What is it with houses? You kill someone in one of them and they’re just like elephants—they never forget. They go on about their business providing shelter and whatnot, but they’re irrevocably imbued with some kind of evil. What’s the deal, houses? Can’t we all just get along? Here are five novels starring real estate you definitely don’t want to own.

The Little Stranger by Sarah Waters (Riverhead, $16.00)
Demented domicile: Hundreds Hall.

“I first saw Hundreds Hall when I was ten years old. I remember its lovely ageing details: the worn red brick, the cockled window glass, the weathered sandstone edgings. They made it look blurred and slightly uncertain—like an ice, I thought, just beginning to melt in the sun.” Downton Abbey, it ain’t.

The Shadow of the Wind by Carlos Ruiz Zafon (Penguin, $16.00)
Demented domicile: The Angel of Mist.

“As I neared the mansion I noticed that one of the statues, the figure of an avenging angel, had been dumped into the fountain that was the centerpiece of the garden…The hand of the fiery angel emerged from the water; an accusing finger, as sharp as a bayonet, pointed to the front door of the house.” Nota bene: when avenging angels point in one direction, it's best to walk in the opposite.

Beloved by Toni Morrison (Vintage, $15.00)
Demented domicile: 124.

“124 was spiteful. Full of a baby’s venom.” Dude, angry ghost babies are the pits. And you know what’s even worse than angry ghost babies? Angry ghost babies of ex-slaves.

The Wind-Up Bird Chronicle by Haruki Murakami (Vintage, $16.00)
Demented domicile: The Hanging House.

“I had never seen a vacant house before, so I didn’t know what an ordinary vacant house looked like, but I guess I figured it would have a sad, beaten sort of look, like an abandoned dog, or a cicada’s cast-off shell. The Miyawakis’ house, though, was nothing like that. It didn’t look 'beaten' at all. The minute the Miyawakis left it got this knowing look on its face…You just can’t trust a house.” Tell me about it, they’re always telling your secrets and airing your dirty laundry in their backyards.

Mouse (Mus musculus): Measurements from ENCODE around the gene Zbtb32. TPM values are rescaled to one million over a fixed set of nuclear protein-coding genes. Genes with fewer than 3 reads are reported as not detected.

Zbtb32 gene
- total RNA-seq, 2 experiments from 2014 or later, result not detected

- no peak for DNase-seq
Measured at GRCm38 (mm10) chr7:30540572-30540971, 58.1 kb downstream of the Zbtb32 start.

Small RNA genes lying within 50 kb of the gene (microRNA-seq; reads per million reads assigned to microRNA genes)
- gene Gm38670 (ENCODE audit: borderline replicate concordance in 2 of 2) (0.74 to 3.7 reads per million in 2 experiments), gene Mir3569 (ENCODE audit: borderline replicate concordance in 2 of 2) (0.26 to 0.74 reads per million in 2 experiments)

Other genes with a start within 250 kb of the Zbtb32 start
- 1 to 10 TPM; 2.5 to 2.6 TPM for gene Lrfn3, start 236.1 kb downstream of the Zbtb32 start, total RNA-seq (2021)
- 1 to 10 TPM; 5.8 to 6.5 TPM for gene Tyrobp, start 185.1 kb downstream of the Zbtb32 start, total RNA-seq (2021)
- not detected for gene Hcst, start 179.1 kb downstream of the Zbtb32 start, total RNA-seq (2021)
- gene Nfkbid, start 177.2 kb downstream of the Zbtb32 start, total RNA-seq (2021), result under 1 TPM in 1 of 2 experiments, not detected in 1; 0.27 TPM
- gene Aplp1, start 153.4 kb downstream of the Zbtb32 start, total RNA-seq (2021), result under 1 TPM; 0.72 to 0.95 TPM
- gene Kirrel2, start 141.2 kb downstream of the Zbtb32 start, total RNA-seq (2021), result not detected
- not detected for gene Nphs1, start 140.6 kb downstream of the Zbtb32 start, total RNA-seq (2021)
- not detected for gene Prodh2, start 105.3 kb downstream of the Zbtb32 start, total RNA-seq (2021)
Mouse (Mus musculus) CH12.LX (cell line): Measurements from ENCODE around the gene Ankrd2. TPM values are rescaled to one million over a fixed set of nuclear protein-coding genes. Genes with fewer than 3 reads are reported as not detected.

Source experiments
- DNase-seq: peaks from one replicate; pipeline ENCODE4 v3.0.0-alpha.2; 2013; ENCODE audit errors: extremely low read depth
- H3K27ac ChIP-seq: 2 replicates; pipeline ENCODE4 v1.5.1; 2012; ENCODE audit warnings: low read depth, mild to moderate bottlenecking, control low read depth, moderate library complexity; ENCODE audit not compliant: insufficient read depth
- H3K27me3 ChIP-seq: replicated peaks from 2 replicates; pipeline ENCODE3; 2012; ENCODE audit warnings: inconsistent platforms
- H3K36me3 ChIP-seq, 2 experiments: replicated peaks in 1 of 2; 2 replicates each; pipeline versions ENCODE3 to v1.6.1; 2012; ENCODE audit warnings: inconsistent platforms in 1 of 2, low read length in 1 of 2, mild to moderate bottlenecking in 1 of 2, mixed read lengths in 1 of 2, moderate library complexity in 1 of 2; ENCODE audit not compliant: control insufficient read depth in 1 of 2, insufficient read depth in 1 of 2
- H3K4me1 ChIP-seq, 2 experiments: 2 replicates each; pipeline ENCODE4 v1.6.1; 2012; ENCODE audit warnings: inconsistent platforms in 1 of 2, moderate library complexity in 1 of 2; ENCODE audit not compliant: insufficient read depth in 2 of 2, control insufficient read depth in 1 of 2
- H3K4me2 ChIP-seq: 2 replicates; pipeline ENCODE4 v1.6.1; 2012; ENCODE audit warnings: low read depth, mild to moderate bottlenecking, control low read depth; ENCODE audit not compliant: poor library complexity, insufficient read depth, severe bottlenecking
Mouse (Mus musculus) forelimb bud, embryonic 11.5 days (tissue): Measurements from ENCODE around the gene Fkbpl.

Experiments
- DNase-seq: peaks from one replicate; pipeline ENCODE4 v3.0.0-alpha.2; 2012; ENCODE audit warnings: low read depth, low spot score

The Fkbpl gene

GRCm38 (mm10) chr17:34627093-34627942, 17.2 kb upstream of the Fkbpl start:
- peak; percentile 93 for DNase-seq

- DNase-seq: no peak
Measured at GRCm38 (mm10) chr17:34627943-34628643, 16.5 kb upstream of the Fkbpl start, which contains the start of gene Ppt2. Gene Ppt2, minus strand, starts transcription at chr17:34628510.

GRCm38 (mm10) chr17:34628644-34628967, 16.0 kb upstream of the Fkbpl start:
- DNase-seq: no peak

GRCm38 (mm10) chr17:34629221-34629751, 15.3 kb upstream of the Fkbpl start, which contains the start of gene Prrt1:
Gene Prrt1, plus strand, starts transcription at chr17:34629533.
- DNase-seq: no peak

The Shining by Stephen King (Simon & Schuster, $8.99)
Demented domicile: The Overlook Hotel.

“The Overlook was built in the years 1907 to 1909. The closest town is Sidewinder, forty miles east of here over roads that are closed from sometime in late October or November until sometime in April. A man named Robert Townley Watson built it, the grandfather of our present maintenance man. Vanderbilts have stayed here, and Rockefellers, and Astors, and Du Ponts. Four Presidents have stayed in the Presidential Suite.” Guess what? I’m still not booking my next vacation there.

February 2012, Erica David

Saturday, February 18, 2012

Sheila’s Five Books of Adventure for Warrior Girls...and Boys

There’s an idea in the publishing industry that girls will read books about boys, but boys won’t read books about girls. These are some books (and series) that disprove that notion! All of these are the first book in a series, so once your kid gets hooked, there are plenty more to keep them going.

The Amulet graphic novel series (Book 1 is Stonekeeper) by Kazuo Kibuishi (Scholastic, $10.99)
Emily finds she has inherited an amulet that will allow her to save her mother, but it also commits her to saving an entire alternate world. First, she must master the power of her stone. Beautifully drawn and full of gorgeous steampunk detail, this will please adventurers, artists, and reluctant readers. First grade and up.

The Emerald Atlas by John Stephens (Random House, $17.99; paperback coming in April for $7.99)
Kate, Michael, and Emma aren’t really orphans, even though only Kate remembers their parents. After they arrive at an orphanage where they are the only wards, they travel through time, escape a villainous countess, and quest through underground realms to find the secret of a powerful book whose destiny is entwined with theirs. Fourth grade and up.

Hereville: How Mirka Got Her Sword by Barry Deutsch (Amulet, $15.95)
Another graphic novel offering, Mirka is an 11-year-old Orthodox Jewish girl who would rather fight dragons than learn to knit--though it may just be that those two activities have more in common than you might think. I love it that Mirka’s stepmother is pretty much the opposite of evil (though she can be a little brusque). For Third grade and up.

The Case of the Missing Marquess by Nancy Springer (Penguin, $6.99)
When her mother disappears, Enola Holmes, Sherlock and Mycroft’s younger sister, runs away rather than allow herself to be sent to boarding school, and embarks on her own investigations. Every bit as much a master of disguise as her famous brother, these are full of adventure. Fifth grade and up.

Jackaroo by Cynthia Voigt (Simon and Schuster, $6.99)
Gwyn is the innkeeper’s daughter and has heard stories of Jackaroo her entire life, how he rides out of the hills to champion the common folk against the greed and exploitation of careless lords. They’re only tales, though...or aren’t they? Seventh grade and up.

February 2012, Sheila Avelin

Friday, February 17, 2012

Claudia's Love List for February

Soo... its this time of year where common people are bombarded with chocolate hearts, heart decorations, heart cakes, hearts, hearts, hearts.....

That makes me think of the movie Love Actually with the grandiose Bill Nighy. You remember the lyrics: I can feel it in my fingers, I can it feel in my toes. Love (actually Christmas) is all around us...

My list contains only titles that reflect on this hearty time: